A number of rabbits were partly ovariotomotised, the quantity of ovarian material removed being from one-half to five-sixths of the total present. These operations were performed before puberty.

On breeding, the size of litter was found to be little smaller than that of control rabbits living under the same conditions.

The number of eggs shed by the operated rabbits is but little different from that shed by the controls, suggesting that the basis of fecundity is to be found in somatic conditions rather than in the quantity of oöcytic material present.

The incidence of foetal atrophy is greater in operated rabbits than in controls. Reasons are advanced in support of the view that the cause of this increased atrophy is different from that prevailing in normal rabbits. Normally, uterine accommodation is not a limiting factor in fertility, or in the size of young born.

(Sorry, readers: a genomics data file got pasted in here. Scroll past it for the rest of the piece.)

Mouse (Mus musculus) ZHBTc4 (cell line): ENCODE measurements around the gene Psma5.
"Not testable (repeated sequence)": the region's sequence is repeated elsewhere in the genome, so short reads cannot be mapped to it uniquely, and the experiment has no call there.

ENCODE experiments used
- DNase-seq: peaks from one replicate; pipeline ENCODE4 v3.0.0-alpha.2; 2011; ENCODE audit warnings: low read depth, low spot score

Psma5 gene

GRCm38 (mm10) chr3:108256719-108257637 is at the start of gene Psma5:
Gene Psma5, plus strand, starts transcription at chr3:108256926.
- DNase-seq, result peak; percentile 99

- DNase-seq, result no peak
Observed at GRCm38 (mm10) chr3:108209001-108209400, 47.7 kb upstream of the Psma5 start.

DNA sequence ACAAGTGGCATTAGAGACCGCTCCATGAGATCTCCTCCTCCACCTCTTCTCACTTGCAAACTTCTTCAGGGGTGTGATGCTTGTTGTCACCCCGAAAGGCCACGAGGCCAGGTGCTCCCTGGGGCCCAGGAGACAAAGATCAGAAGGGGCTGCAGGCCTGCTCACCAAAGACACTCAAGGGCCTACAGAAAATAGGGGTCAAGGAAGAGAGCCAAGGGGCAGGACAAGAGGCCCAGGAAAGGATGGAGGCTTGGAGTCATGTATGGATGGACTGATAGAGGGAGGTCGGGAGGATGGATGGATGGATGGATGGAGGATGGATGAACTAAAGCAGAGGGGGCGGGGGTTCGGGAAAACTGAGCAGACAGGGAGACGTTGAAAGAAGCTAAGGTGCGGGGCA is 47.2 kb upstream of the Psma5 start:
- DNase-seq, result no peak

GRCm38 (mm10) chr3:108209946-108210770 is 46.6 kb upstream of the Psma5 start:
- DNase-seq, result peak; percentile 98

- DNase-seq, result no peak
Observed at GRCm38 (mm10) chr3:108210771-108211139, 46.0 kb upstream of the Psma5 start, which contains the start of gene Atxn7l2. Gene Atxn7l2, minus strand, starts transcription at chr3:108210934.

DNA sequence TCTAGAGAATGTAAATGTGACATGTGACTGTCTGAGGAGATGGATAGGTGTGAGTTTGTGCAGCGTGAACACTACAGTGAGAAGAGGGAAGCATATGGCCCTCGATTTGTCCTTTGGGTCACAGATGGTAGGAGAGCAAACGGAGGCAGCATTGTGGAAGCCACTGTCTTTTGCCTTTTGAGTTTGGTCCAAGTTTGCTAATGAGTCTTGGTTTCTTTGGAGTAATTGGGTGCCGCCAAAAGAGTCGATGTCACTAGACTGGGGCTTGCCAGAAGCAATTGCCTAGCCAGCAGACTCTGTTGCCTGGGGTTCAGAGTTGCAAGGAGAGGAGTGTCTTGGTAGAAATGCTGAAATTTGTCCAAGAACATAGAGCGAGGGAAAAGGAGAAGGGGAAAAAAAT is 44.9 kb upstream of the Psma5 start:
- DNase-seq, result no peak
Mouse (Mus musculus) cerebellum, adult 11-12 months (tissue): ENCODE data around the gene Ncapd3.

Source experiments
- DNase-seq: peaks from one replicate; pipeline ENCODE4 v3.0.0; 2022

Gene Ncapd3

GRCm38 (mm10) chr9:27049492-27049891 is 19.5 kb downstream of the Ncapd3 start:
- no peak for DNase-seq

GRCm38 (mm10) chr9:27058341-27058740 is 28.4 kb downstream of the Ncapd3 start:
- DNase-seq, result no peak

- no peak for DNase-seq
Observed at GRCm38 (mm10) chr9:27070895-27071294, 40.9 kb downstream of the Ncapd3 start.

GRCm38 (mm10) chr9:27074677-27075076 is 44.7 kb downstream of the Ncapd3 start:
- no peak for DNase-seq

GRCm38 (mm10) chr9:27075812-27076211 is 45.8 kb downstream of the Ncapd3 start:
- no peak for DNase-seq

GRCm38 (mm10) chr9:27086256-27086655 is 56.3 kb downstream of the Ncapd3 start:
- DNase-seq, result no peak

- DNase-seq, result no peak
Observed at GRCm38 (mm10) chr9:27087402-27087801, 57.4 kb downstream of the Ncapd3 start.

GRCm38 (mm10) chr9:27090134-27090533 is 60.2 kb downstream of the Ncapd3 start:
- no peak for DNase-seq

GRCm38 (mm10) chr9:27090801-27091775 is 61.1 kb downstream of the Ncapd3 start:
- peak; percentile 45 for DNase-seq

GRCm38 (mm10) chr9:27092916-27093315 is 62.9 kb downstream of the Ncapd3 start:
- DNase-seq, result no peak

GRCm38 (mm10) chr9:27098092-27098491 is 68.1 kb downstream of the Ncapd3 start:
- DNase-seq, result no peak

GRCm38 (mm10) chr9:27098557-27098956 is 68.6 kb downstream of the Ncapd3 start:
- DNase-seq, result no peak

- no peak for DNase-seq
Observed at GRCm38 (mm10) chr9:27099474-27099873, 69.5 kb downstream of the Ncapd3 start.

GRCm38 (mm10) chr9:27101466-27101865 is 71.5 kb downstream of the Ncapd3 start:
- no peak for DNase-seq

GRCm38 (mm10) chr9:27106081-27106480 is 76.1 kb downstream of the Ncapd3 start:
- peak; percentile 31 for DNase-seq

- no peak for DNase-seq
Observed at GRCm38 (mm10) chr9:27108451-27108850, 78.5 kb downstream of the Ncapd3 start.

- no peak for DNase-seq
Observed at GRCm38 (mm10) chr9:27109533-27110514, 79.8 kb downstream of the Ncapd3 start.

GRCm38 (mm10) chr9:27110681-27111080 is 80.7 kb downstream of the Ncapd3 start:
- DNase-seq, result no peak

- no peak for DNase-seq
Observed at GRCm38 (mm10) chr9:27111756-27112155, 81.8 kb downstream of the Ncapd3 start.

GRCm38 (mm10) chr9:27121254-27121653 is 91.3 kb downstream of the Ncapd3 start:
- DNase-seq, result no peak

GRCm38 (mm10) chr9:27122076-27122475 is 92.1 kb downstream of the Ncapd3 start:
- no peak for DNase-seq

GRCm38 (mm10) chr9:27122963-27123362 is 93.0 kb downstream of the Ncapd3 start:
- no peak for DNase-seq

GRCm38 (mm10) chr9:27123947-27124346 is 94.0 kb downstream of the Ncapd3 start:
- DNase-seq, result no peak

Hypertrophy of the remaining ovarian tissue occurs to a varying degree, and is proportionately the greater as more ovarian material is removed. This is probably due to the tendency to produce a definite number of ripe follicles at any one time. No hypertrophy of interstitial material could be detected.

Ova are unable to travel from one uterine horn to the other across the vagina, though migration across the body cavity does occur.

Unilateral ovariotomy does not affect the sex ratio of offspring in rabbits.

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